I appreciate all of the commiseration on yesterday’s post. Misery truly does love company, and slogging through the tween/teen trenches is made a bit easier by knowing that many of you are dealing with similar issues. (Though I must say that my dad’s comment on my behavior at that age was a nice touch. Ahem.)
Thusly bolstered, I was ready to get back to Doing For Her Highness; specifically, I was ready to play another round of Medical Telephone on her behalf.
When we last left off in the rash saga, the New Specialist was leaning heavily towards a nickel allergy, even though Chickadee has already tested negative. New Specialist insisted we could order a nickel test kit for at-home use, for only $15, and we would soon have our answer. “Just put the patch on her and wait three days and tell us what happens!” She even gave us the phone number and item number of said kit. That sounded odd to me, but whatever. We told her we’d order the kit.
I called the number. I ordered the kit. I waited.
The kit arrived. “Put a few drops of substance A on a swab, followed by a few drops of substance B. Swab surface of item to be tested. Swab will turn bright pink in the presence of nickel.”
Uhhhhhhhh. Hey, that doesn’t seem like an allergy test.
I called the company, and politely informed them that they’d sent me the wrong item. No, that was the item I’d ordered. Okay, well, there must be some mistake, then, I explained. Because what we need is the nickel skin patch test, to determine allergy, which this obviously isn’t. At all. Could I order the correct kit?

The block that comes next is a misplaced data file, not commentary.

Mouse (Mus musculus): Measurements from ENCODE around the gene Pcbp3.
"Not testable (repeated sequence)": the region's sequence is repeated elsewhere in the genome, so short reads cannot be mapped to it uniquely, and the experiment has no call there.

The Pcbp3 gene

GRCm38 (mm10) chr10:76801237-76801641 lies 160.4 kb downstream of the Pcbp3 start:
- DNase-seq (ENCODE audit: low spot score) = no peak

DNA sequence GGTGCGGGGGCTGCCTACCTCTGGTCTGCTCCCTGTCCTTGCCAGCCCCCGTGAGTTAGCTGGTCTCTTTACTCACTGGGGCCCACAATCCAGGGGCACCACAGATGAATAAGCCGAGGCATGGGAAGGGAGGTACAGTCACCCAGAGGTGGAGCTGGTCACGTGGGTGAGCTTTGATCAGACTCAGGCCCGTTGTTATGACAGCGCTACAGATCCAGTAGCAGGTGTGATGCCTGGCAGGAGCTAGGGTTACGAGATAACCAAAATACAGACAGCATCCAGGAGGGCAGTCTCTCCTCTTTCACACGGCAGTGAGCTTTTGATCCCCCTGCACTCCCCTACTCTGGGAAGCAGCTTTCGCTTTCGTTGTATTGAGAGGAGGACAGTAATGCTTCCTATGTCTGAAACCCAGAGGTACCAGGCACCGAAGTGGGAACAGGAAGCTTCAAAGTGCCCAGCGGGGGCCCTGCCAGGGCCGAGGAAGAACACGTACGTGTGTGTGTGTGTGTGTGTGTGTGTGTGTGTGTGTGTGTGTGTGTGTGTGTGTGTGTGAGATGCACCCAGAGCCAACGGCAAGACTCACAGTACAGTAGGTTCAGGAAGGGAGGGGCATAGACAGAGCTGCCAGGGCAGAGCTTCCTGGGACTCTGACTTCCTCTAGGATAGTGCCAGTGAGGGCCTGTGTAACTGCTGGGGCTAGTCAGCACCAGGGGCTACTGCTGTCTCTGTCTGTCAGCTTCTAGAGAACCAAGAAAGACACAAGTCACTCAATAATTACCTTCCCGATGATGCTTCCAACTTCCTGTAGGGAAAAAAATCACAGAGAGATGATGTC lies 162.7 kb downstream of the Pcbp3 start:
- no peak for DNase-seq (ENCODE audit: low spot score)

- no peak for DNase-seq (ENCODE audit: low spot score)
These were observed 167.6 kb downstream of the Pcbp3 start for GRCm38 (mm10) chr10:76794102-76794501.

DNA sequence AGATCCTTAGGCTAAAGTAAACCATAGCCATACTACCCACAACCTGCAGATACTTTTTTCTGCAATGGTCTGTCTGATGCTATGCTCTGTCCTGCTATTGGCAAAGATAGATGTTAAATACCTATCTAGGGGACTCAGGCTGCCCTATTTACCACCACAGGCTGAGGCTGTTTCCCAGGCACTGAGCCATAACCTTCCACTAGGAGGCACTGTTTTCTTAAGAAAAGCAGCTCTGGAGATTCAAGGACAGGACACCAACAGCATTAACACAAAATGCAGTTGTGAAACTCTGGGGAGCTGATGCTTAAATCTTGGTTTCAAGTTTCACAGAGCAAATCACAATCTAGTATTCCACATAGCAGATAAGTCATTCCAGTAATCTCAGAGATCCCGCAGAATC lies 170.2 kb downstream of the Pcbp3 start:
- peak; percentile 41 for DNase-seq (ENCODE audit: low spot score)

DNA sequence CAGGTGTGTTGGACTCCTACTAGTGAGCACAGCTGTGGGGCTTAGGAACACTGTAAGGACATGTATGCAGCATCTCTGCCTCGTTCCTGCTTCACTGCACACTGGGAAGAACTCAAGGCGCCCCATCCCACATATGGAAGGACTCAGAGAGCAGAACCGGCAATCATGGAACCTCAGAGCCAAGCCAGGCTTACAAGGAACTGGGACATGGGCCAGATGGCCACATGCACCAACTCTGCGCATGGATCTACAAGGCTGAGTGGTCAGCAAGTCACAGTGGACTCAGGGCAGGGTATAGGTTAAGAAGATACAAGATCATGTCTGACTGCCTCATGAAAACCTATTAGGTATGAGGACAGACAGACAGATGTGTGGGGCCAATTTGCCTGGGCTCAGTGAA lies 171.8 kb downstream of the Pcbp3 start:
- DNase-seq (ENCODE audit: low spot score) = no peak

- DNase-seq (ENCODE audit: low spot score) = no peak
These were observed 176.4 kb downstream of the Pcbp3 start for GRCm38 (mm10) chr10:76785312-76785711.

No, I could not. Do they not sell it? No, they do. It costs $500 and they only sell to licensed physicians because it’s considered a controlled substance.
I called New Specialist’s office and left a message. Her resident called me back the next day and assured me I’d ordered the right thing. I pointed out that this kit was not for determining allergy. “Oh, there are special instructions on how to use it!” she told me. I pointed out that this kit says in large letters AVOID CONTACT WITH HUMAN SKIN. She faltered a bit, then told me she’d check with New Specialist and call me back.
She called back and insisted this was indeed the right kit. She was going to have New Specialist’s nurse call to tell me how to use it. Uhhh. Okay.
I called New Specialist’s nurse the next day. She said “Oh yes, that’s the right kit! Just put a couple of drops of substance A and then a couple of drops of substance B on a swab, then rub the object, and it’ll turn bright pink if it has nickel in it!” I pointed out that we don’t know that Chickadee is allergic to nickel, and the whole point was to test HER for nickel, not random household objects. “Oh,” she said, defeated. “You should order the skin patch test, then.” I explained about the not-selling-to-non-doctors and the $500. She said she’d call me back.
The next day she called back and told me she could have New Specialist order the patch and we could just “swing by” to have it put on Chickadee. I pointed out that going to Emory is an all-day excursion for us and “just swinging by” wasn’t really an option. Besides which, we were now just a few days out from Chickadee leaving town. She said she’d call me back.
She never did.